Scott Skinner Square

Scott Skinner Square Enhancement Project (Bassline Banchory Public Art)       

In late 2013, Aberdeenshire Council Marr Area Office, working closely with the community, initiated a project to improve the Square. The vision for the Square was to create an attractive, adaptable and vibrant civic space which would act as a focal point for Banchory Town Centre and encourage residents and visitors to spend more time there. The improvement works were completed in August 2015.

Scott Skinner - the Inspiration

Fin Macrae and Al MacInnes, the duo who make up DUFI ART, were chosen as the lead artists on the project and began the process by consulting the community of Banchory. Throughout the consultation phase, DUFI kept coming back to the man after whom the Square was named – James Scott Skinner.


Al and Fin at one of the community consultations that they organised

James Scott Skinner was born in Arbeadie village, in the parish of Banchory-Ternan, Aberdeenshire, on the 5th August 1843. His brother Sandy taught him tunes on the violin, and to ‘vamp’, or play a bass line on the cello. By the time he was eight, James was playing the cello at dances with local fiddler Peter Milne who came from Kincardine o’ Neil, Aberdeenshire.

Skinner made his first recording in Glasgow, in 1899. He was one of the very first Scottish artists to be recorded and his recording career lasted until 1922. In this way, his music spread worldwide. During this time, he continued to perform in concerts throughout Scotland. In 1911, at Sir Harry Lauder’s suggestion, he formed ‘The Caledonian Four’ who performed at the opening of the London Palladium.

Scott Skinner was a very talented man who was “definitely a colourful character.”  More information on Scott Skinner can be found here.

The Artworks in the Square

Scott Skinner was a prolific composer and one of his most famous tunes, “Bonnie Banchory”, became central to DUFI’s concept and design for the artworks in the Square. The three imposing sculptural columns are visual representations of the sound-waves created from playing the Bonnie Banchory tune. The columns have integrated specially designed low energy lighting that accentuate the trees.


The same concept informs the bespoke street furniture, which includes a table, fifteen seats and two benches. The furniture weaves through the trees and is designed to complement and enhance the existing architecture of the square. Bespoke paving at the main entrances to the square was also designed by DUFI.


The palette of materials used in the artworks includes stainless steel, larch, cast acrylic, cast concrete and blockwork. The concrete seating cubes are carved open on one face to reveal a core of locally sourced alluvial stone from the River Dee. The street furniture has many subtly located etched messages; which are quotes from community members reflecting their views about Banchory.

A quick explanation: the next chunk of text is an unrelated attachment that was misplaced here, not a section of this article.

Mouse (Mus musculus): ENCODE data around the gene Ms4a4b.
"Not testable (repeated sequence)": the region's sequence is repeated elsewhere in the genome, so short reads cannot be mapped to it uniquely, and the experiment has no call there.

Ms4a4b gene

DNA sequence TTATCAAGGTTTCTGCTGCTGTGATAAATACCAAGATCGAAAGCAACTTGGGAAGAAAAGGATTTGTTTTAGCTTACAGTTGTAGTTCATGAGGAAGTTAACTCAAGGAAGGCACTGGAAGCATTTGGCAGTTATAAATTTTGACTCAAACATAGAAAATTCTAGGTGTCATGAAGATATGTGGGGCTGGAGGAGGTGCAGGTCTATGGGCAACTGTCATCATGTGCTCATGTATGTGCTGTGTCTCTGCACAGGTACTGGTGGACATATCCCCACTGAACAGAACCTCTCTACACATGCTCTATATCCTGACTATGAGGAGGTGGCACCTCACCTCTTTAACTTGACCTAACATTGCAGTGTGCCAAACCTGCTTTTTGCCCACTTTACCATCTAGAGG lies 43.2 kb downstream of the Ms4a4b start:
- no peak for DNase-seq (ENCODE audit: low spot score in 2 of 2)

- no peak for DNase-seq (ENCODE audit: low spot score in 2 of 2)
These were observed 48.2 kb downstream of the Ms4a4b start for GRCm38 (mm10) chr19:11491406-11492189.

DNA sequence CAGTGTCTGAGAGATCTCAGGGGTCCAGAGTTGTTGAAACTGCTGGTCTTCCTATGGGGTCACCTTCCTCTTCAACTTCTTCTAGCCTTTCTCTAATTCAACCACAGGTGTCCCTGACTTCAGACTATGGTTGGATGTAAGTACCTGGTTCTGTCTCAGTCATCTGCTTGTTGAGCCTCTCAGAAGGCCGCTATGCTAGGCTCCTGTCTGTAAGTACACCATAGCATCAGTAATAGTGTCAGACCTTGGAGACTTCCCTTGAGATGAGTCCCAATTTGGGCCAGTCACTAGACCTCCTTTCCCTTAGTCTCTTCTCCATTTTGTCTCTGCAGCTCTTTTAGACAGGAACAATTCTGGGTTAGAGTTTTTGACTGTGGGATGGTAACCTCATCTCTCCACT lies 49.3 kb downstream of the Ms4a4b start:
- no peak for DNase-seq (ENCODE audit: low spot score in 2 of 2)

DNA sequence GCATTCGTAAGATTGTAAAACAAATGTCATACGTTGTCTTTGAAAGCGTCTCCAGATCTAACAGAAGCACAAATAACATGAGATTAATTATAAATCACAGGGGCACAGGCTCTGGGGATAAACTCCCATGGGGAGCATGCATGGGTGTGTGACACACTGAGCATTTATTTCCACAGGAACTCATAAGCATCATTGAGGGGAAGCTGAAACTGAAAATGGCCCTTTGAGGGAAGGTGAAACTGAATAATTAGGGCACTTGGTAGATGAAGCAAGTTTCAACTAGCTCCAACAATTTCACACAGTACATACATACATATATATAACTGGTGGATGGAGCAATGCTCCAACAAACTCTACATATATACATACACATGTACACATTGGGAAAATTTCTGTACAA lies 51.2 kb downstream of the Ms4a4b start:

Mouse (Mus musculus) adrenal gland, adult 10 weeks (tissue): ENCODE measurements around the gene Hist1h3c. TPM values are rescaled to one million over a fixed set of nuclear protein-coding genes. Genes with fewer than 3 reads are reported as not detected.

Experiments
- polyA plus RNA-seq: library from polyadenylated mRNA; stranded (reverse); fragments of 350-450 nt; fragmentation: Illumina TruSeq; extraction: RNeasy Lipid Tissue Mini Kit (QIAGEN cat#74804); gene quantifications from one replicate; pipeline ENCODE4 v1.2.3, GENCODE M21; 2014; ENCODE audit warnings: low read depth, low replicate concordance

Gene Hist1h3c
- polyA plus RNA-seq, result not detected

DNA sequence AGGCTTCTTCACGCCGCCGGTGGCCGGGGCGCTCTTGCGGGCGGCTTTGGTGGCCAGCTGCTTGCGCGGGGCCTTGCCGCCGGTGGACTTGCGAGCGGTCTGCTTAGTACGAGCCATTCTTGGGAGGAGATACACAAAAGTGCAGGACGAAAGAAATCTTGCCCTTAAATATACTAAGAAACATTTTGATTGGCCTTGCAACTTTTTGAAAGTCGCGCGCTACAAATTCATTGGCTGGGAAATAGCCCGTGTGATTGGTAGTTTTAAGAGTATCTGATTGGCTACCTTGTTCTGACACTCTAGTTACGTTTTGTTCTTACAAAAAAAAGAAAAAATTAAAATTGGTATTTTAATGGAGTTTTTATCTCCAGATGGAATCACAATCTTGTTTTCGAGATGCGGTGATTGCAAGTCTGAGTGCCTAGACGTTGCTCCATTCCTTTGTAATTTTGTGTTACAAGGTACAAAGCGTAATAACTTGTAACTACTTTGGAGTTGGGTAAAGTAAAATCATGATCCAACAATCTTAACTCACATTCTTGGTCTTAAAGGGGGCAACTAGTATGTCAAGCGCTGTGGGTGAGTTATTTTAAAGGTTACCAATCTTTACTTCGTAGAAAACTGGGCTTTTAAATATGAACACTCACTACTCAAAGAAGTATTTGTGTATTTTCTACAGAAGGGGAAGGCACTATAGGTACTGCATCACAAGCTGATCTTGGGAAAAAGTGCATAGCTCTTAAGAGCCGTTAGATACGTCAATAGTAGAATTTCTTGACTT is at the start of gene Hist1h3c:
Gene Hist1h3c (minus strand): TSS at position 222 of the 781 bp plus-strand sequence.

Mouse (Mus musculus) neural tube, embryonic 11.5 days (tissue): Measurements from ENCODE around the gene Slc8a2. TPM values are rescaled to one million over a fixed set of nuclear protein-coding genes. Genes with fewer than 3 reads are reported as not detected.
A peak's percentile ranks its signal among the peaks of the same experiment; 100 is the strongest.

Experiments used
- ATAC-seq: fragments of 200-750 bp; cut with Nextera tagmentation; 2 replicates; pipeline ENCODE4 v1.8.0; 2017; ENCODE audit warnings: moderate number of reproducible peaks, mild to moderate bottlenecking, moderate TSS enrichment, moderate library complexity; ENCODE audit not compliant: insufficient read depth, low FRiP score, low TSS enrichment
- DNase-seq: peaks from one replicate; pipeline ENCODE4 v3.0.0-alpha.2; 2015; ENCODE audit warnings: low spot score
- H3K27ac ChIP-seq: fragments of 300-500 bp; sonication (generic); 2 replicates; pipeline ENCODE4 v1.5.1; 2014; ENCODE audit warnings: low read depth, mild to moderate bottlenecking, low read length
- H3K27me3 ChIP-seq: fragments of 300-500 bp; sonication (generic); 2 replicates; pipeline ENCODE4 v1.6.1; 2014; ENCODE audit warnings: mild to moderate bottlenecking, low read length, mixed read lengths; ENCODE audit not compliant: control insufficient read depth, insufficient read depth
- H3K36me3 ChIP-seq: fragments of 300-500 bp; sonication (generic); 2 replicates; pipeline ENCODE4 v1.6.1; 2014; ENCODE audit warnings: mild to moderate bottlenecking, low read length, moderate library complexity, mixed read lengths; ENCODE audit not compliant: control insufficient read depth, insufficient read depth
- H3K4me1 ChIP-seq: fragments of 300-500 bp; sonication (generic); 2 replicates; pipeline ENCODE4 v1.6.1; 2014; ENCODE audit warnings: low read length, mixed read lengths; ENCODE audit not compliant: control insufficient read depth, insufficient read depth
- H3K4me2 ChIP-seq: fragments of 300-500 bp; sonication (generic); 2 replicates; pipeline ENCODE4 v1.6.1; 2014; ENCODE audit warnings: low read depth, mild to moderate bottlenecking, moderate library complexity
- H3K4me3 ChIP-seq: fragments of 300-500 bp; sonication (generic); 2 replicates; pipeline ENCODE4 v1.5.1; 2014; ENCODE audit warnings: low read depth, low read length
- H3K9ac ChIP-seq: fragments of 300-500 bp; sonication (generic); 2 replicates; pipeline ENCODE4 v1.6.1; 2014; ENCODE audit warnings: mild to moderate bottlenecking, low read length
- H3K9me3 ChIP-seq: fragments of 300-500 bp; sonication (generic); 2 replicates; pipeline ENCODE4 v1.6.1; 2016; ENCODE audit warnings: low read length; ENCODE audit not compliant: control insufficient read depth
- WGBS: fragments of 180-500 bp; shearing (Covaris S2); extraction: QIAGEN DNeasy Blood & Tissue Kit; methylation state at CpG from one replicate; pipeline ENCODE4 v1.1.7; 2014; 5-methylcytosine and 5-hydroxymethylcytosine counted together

The square also benefited from additional granite planters, with planting designed and donated by Dr Mair of Raemoir Garden Centre.

As part of the project, DUFI also created a Banchory Brand and font and more information about this can be found here

In October 2014, DUFI managed the creation of a series of murals by a group of artists from Scotland and Ireland to celebrate the Square and these can be found in various locations at entrances to the Square. Working in various mediums and surfaces the artists included references to St. Ternan, the Nine Stanes, the railway, the Dee, the environment, the museum, the architecture of the Square and another quote from a local resident “Always there to help me” - an attitude of mind that sums up the residents of Banchory. More information about the artists and murals can be found here.

Download the recording of Paul Anderson playing Bonnie Banchory for DUFI in 2014.  Paul is one of Scotland's foremost traditional performers and composers with over 500 tunes composed in the traditional Scottish idiom.  

The improvement works were funded by Aberdeenshire Council through a range of funding streams including the 100 Days Project Funds, Public Art Scheme and Developer Obligation funds for Banchory Town Centre.  

Would you like to hold an event in Scott Skinner Square?

Scott Skinner Square is available to be used for public events and activities run by the community and others in the town. In order to obtain permission to use the square you will need to complete an application form which can be obtained from the Aberdeenshire Council Roads Department at: There will be no charge for community or charitable events, but commercial events will be charged a small fee. 

If your planned event will cause traffic restrictions in the Square (closure or no parking) a restrictions application would also need to be completed and this can be obtained via the same email. Charges will be levied for such an application. Details of all costs can be obtained from the Roads Dept. Applications should be submitted at least two weeks before the planned event, unless the event will last for more than five days, in which case applications should be submitted at least three weeks in advance.

If you need to use an electricity supply for your event (free of charge) please contact

You may need a Public Entertainment Licence (or another form of Licence) for your event, please check the Aberdeenshire Council web site for guidance at:


Download our printable quiz - find all the phrases hidden in Scott Skinner Square!